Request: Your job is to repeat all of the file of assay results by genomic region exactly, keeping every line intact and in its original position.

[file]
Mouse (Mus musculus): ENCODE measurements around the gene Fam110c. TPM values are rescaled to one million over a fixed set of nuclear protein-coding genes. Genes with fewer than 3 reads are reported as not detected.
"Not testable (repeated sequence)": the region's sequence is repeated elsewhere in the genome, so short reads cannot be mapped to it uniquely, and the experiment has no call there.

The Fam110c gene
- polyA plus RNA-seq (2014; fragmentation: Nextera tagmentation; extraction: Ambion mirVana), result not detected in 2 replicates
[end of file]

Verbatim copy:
Mouse (Mus musculus): ENCODE measurements around the gene Fam110c. TPM values are rescaled to one million over a fixed set of nuclear protein-coding genes. Genes with fewer than 3 reads are reported as not detected.
"Not testable (repeated sequence)": the region's sequence is repeated elsewhere in the genome, so short reads cannot be mapped to it uniquely, and the experiment has no call there.

The Fam110c gene
- polyA plus RNA-seq (2014; fragmentation: Nextera tagmentation; extraction: Ambion mirVana), result not detected in 2 replicates